Further, each character only has five or so weapons that then just endlessly generate with random slightly different stats. So once you get a pretty good version of the next tier of weapon, it’s hours and hours of grinding before you hit a higher tier. And when you get the best ones, you’re basically done.
The UI is also kind of a nightmare. It’s a collection of boxes, tabs, and redundant button pressing that never fails to be slightly frustrating. Everything takes a few more steps than it should.
Each character has a skill tree, but you’ll max it out long before you hit their individual level cap. But once you’ve maxed out the tree…you still keep earning skill points? For some reason? I don’t understand.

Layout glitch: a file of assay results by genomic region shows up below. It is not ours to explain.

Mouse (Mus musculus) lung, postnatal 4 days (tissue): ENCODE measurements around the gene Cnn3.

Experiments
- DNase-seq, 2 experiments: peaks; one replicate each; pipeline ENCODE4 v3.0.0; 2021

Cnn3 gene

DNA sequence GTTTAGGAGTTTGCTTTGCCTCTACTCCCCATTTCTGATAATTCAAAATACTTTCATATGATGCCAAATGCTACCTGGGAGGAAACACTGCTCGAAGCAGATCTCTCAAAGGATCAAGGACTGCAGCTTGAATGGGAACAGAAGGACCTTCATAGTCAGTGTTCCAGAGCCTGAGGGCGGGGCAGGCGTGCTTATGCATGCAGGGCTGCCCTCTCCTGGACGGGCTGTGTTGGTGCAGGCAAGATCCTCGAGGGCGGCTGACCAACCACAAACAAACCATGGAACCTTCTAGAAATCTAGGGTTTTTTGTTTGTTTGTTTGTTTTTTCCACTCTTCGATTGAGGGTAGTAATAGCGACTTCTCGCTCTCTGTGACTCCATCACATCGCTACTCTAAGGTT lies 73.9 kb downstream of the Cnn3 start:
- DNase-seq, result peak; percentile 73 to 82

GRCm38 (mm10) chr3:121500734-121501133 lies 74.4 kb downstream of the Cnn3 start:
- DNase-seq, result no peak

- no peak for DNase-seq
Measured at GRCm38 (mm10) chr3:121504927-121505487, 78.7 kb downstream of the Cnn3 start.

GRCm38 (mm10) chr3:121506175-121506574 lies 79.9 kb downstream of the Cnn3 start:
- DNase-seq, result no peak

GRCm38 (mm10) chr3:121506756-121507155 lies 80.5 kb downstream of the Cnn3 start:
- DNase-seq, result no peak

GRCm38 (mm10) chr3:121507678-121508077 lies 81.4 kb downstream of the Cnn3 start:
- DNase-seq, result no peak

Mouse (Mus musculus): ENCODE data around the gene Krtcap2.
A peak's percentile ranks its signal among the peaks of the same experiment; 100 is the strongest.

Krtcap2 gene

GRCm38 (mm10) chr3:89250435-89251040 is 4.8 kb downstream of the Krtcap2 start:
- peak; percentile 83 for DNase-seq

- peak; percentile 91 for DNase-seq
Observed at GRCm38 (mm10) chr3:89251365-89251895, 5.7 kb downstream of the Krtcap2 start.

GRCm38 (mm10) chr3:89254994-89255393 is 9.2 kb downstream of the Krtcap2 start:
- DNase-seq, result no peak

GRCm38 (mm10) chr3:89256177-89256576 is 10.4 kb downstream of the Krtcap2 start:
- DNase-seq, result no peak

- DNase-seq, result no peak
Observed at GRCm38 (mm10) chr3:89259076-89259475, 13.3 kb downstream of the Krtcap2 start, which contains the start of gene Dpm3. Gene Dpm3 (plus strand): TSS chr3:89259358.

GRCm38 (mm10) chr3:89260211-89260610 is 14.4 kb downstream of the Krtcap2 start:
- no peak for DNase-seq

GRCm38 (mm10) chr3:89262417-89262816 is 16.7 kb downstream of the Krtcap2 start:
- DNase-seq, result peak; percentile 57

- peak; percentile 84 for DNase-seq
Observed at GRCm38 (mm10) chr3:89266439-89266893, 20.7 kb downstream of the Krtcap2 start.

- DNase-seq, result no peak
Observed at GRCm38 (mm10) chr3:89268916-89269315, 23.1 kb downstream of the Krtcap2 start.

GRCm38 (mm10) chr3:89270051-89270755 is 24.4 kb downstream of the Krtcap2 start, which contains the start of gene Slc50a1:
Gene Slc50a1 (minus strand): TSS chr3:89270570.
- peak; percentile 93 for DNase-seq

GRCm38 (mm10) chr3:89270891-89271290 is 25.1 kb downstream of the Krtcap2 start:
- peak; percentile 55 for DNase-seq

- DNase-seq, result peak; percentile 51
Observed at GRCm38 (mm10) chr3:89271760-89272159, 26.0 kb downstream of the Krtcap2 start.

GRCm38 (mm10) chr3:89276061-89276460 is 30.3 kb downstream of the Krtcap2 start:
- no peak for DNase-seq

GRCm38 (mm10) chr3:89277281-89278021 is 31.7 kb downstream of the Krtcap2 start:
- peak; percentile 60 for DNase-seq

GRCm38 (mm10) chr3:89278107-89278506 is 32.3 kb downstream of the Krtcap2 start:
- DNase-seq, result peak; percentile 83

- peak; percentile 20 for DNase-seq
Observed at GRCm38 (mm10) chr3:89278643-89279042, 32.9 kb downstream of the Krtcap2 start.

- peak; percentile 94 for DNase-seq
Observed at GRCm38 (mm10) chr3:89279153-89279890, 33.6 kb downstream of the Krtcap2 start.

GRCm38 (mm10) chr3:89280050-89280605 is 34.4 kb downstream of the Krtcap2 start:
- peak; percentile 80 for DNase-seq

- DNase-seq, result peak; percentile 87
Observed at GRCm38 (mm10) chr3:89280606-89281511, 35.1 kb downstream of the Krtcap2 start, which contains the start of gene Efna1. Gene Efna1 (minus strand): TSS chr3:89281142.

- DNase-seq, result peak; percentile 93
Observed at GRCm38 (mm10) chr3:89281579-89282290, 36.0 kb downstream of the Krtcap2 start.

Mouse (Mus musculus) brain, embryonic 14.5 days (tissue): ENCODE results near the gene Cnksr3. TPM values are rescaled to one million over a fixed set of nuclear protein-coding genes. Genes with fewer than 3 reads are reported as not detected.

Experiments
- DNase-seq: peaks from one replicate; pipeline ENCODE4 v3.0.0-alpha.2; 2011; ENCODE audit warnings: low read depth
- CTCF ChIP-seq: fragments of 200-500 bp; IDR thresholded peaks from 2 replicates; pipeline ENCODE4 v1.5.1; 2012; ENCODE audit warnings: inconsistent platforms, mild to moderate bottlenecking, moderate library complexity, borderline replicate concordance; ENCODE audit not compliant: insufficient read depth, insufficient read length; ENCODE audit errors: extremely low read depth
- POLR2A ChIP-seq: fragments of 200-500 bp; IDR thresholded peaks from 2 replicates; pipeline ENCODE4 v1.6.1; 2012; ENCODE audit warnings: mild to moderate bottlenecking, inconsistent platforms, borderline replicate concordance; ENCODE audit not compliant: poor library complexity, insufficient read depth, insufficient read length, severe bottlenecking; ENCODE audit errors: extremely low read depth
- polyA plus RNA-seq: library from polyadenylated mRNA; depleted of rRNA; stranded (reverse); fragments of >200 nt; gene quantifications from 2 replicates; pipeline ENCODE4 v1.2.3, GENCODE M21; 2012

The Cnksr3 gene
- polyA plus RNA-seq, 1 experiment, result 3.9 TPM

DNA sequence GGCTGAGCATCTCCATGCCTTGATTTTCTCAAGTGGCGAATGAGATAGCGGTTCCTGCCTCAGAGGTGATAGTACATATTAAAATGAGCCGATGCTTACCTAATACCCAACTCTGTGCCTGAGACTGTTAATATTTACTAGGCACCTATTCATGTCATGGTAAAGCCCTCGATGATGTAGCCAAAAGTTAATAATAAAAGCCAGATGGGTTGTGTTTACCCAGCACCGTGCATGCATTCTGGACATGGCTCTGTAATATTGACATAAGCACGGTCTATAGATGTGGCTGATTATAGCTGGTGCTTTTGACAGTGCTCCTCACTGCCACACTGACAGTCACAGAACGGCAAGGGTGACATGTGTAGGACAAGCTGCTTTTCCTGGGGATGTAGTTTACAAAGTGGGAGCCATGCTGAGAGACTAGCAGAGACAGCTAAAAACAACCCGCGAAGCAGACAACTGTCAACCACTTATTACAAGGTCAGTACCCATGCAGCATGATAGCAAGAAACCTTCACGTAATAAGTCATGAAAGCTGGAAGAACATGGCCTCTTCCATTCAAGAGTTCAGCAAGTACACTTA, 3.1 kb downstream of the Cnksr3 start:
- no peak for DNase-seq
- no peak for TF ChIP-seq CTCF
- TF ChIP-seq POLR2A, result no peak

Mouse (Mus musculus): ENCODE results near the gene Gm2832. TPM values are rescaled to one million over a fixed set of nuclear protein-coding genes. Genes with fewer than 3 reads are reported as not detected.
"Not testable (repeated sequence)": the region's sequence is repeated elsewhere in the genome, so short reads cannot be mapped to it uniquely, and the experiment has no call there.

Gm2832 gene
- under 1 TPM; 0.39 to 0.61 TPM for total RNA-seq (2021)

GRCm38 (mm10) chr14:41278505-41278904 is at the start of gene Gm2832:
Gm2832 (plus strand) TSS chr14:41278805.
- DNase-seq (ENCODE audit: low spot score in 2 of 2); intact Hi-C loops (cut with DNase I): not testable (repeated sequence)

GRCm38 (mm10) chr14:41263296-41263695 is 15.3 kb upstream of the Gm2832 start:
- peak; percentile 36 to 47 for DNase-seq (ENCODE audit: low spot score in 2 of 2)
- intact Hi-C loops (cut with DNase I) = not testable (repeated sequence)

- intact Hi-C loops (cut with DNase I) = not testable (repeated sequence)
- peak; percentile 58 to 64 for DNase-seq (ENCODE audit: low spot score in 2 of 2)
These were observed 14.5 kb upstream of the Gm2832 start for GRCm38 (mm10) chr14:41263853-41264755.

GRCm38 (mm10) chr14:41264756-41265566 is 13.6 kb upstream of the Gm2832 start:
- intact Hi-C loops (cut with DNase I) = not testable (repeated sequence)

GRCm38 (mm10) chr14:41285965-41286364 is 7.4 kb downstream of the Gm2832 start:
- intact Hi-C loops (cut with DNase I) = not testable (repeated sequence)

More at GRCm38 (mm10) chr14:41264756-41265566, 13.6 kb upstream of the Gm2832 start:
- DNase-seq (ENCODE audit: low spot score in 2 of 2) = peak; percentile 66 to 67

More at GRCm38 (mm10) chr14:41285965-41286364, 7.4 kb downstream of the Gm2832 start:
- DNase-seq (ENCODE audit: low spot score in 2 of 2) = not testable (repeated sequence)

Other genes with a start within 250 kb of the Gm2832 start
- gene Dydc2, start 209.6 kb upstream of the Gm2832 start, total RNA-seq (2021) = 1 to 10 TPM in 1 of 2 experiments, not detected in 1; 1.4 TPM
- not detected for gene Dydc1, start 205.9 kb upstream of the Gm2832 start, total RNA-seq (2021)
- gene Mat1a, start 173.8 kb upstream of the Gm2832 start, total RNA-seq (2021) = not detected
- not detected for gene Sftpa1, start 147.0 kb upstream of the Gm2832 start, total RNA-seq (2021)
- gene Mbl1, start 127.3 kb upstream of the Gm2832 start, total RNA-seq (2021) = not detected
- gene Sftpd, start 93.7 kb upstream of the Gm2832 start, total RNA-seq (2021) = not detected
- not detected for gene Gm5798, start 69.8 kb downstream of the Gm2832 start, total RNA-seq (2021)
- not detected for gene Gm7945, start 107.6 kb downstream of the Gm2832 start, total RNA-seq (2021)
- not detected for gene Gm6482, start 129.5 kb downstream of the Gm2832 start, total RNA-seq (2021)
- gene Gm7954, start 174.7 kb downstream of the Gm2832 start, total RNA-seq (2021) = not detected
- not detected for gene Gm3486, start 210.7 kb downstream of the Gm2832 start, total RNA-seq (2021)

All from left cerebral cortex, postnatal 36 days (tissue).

In spite of barely having any design to it, I can’t deny that I still had some fun with the loot grind here. But I also feel like it could be so much better. There’s only so many times I can slot my favorite gem types into a new weapon before I’m tired of it.
The DLC selection is a bit shameful, sadly. You’ve got the usual huge pile o’ costumes. Some of them come in the $30 season pass and others come in a $30 costume pack. That’s right, if you bought all the DLC that’s out, this game would cost you $120.
And that’s right at launch. Yikes!
Aside from costumes, you’ll get some extra mounts, bonus Sacred Treasures that feel like they should have been in the game, and some bonus levels that feel exactly like every other level. Oh, and a stripped-down challenge mode featuring the Bridge and Rampage scenarios that have been in so many of these games before.
This DLC probably isn’t worth it unless you really like costumes. DW9’s first DLC packs added new characters, weapons, and a revamped challenge mode that was very different. This WO4 DLC seems like content that was hastily pulled in from other titles in the series…kind of like everything else in the game.